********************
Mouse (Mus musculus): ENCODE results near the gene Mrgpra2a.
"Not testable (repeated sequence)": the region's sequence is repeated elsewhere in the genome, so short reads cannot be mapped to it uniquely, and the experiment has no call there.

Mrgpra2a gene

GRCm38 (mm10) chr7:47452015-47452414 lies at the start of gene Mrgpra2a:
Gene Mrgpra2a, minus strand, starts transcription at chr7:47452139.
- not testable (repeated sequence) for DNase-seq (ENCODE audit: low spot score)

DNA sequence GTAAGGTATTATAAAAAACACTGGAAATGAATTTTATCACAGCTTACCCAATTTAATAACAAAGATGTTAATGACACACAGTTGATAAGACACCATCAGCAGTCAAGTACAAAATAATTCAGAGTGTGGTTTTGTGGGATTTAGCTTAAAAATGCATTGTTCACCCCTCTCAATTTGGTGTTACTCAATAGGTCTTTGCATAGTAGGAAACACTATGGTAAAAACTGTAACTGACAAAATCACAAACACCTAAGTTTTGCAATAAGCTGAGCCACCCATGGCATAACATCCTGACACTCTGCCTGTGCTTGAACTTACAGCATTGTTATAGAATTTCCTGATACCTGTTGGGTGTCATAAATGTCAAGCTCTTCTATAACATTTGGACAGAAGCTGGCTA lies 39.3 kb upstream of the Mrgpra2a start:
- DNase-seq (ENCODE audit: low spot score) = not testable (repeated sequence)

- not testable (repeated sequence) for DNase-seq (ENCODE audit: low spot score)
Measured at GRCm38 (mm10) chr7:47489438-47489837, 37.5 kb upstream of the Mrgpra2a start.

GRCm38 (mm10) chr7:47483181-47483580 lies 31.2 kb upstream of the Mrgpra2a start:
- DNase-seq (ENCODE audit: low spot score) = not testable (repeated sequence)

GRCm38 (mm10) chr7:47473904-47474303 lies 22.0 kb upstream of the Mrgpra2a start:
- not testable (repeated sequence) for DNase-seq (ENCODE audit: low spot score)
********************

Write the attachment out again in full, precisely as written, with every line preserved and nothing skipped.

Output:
Mouse (Mus musculus): ENCODE results near the gene Mrgpra2a.
"Not testable (repeated sequence)": the region's sequence is repeated elsewhere in the genome, so short reads cannot be mapped to it uniquely, and the experiment has no call there.

Mrgpra2a gene

GRCm38 (mm10) chr7:47452015-47452414 lies at the start of gene Mrgpra2a:
Gene Mrgpra2a, minus strand, starts transcription at chr7:47452139.
- not testable (repeated sequence) for DNase-seq (ENCODE audit: low spot score)

DNA sequence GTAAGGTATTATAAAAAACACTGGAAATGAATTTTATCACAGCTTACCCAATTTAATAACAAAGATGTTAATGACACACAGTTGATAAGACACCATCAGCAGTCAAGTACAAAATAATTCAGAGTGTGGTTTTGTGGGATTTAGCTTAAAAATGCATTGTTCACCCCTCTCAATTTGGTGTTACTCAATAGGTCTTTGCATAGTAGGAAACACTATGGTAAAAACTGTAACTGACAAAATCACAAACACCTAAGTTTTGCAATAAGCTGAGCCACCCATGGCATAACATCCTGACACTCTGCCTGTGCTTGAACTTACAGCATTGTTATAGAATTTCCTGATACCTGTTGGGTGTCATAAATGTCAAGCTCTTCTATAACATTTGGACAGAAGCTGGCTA lies 39.3 kb upstream of the Mrgpra2a start:
- DNase-seq (ENCODE audit: low spot score) = not testable (repeated sequence)

- not testable (repeated sequence) for DNase-seq (ENCODE audit: low spot score)
Measured at GRCm38 (mm10) chr7:47489438-47489837, 37.5 kb upstream of the Mrgpra2a start.

GRCm38 (mm10) chr7:47483181-47483580 lies 31.2 kb upstream of the Mrgpra2a start:
- DNase-seq (ENCODE audit: low spot score) = not testable (repeated sequence)

GRCm38 (mm10) chr7:47473904-47474303 lies 22.0 kb upstream of the Mrgpra2a start:
- not testable (repeated sequence) for DNase-seq (ENCODE audit: low spot score)